"Turbo" Bob Turbin might not get enough carries to put a dent into Frank Gore's workload in 2017, but he held a significant efficiency edge in the Indianapolis Colts' offense. Whereas Gore turned 262 carries into -2.82 Rushing NEP (-0.01 per attempt) and a 40.84% Success Rate, Turbin turned 47 totes into 13.04 Rushing NEP (0.28 per carry) on a 55.32% Success Rate behind FootballOutsiders' third-ranked line. Factor in Marlon Mack's arrival, and there are plenty of reasons to be worried that this is finally the year that Gore falls off the production cliff.
Tevin Coleman benefited from a hefty touchdown total (8) on just 118 carries, ultimately leading to 4.86 Rushing NEP (0.04 per attempt). However, he churned out positive gains on just 37.29% of those carries. Other Atlanta Falcons backs did so on 42.31% of attempts and produced a Rushing NEP per carry of 0.09. His sixth-round cost is quite expensive.
DeMarco Murray's inclusion on this list really isn't a knock on him at all. The Tennessee Titans' line ranked fourth by FootballOutsiders in 2016, and Murray still netted 0.03 Rushing NEP per carry on 292 attempts. His 44.52% Success Rate looks even sturdier. The issue is more that Derrick Henry took advantage of his attempts (0.05 Rushing NEP on 110 carries with a 45.45% Success Rate).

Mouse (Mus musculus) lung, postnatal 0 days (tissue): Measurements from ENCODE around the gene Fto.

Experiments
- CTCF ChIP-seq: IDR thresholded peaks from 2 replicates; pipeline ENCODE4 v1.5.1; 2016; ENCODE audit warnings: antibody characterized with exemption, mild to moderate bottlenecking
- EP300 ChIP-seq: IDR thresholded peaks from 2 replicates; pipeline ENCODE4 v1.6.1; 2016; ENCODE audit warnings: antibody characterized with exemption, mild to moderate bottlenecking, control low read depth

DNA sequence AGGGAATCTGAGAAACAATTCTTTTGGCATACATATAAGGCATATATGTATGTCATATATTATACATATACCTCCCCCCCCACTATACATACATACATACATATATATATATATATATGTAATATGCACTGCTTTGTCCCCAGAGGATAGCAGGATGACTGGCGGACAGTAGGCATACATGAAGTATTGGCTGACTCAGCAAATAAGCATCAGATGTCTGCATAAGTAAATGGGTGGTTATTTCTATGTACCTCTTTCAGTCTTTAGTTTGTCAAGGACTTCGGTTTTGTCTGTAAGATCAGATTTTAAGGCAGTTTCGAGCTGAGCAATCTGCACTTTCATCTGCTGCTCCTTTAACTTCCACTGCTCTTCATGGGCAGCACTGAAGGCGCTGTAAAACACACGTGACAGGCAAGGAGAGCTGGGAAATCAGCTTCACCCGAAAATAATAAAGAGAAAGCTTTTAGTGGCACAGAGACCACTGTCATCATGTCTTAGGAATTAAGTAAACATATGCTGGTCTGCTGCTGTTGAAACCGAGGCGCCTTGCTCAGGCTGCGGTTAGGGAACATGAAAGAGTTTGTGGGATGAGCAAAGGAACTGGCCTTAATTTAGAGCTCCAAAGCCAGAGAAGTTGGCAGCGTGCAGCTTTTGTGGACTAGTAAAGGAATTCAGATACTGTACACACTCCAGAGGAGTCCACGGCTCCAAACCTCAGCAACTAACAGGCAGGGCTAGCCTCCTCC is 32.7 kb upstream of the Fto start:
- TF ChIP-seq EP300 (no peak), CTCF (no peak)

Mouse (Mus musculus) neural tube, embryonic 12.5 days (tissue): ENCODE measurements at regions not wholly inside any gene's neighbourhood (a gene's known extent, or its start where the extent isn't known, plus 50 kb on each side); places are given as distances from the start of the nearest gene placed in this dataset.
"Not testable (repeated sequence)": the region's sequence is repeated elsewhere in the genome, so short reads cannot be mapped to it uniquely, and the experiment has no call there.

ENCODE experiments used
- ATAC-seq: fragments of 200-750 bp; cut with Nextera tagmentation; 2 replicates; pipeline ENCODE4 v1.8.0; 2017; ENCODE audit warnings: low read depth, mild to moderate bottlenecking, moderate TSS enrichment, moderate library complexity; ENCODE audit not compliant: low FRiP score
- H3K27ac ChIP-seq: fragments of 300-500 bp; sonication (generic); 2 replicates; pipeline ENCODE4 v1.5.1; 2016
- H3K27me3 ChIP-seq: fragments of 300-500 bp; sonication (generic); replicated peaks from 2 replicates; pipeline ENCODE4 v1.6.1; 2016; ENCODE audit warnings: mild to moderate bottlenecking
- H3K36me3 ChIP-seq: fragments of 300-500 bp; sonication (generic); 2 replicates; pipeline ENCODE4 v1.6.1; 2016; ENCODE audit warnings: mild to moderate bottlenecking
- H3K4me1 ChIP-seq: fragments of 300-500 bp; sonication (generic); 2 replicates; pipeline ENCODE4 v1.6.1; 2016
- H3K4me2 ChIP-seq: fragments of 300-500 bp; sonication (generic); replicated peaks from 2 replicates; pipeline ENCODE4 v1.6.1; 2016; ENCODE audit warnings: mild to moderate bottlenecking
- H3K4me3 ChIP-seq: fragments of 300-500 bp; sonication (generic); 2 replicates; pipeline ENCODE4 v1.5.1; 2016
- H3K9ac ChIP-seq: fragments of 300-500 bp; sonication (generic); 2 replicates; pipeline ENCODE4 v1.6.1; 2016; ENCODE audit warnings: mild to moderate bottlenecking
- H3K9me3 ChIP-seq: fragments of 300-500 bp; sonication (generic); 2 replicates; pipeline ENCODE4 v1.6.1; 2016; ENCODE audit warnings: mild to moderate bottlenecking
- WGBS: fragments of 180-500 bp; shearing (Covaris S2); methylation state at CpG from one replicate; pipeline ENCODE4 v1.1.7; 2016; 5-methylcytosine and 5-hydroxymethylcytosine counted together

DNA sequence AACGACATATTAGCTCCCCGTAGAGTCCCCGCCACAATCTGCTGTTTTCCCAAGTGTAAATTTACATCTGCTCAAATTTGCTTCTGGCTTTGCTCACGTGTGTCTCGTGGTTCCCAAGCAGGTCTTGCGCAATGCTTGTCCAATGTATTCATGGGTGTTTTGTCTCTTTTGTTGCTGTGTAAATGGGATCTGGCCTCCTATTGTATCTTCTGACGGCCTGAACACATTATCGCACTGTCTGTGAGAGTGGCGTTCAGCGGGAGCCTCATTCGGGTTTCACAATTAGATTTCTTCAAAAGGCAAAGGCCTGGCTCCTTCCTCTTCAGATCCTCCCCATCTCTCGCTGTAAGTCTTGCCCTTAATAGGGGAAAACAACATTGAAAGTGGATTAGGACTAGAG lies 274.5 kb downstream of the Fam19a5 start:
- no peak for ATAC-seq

Flipping the format a bit, here are the 16 backs with at least 75 carries who posted a Success Rate of at least 2.5 percentage points below their teammates' rate.
|Charcandrick West||-11.82%||Jerick McKinnon||-3.97%|
|Dwayne Washington||-9.66%||Doug Martin||-3.94%|
|Rob Kelley||-5.74%||Tim Hightower||-3.57%|
|Thomas Rawls||-5.65%||Tevin Coleman||-3.45%|
|Matt Forte||-5.65%||Terrance West||-3.27%|
|DeAngelo Williams||-5.29%||Wendell Smallwood||-3.15%|
|Rashad Jennings||-4.57%||Lamar Miller||-2.85%|
|LeGarrette Blount||-4.17%||Latavius Murray||-2.57%|
As outlined in the companion piece, Charcandrick West and Spencer Ware had quite different seasons with the Kansas City Chiefs in 2016. West lost 6.37 Rushing NEP on 88 carries with just a 26.14% Success Rate. Factoring out Ware's costly fumbles, he broke even on a per-carry basis and posted a strong 44.55% Success Rate.
The list is similar overall, so there's not much reason to dig into again, but these players struggled both gaining positive points on a per-play basis and a play-to-play basis relative to their teammates in 2016.
As always, the prior season might not really ever tell us anything, and that's especially true when factoring in new variables and team situations.
LeGarrette Blount has never been an effective rusher, but if he gets literally every rushing touchdown the Eagles' backs generate in 2017, then he'll have a decent stat line despite his metrics. If Rob Kelley fends off Samaje Perine, then his 2016 struggles won't really matter. If Matt Forte splits touches with Bilal Powell, well, then, I'll be sad.
But when trying to figure out which backs can win out in a competition or make the most of a committee, their performance relative to their teammates is worth taking into consideration. And these guys just didn't perform well in 2016.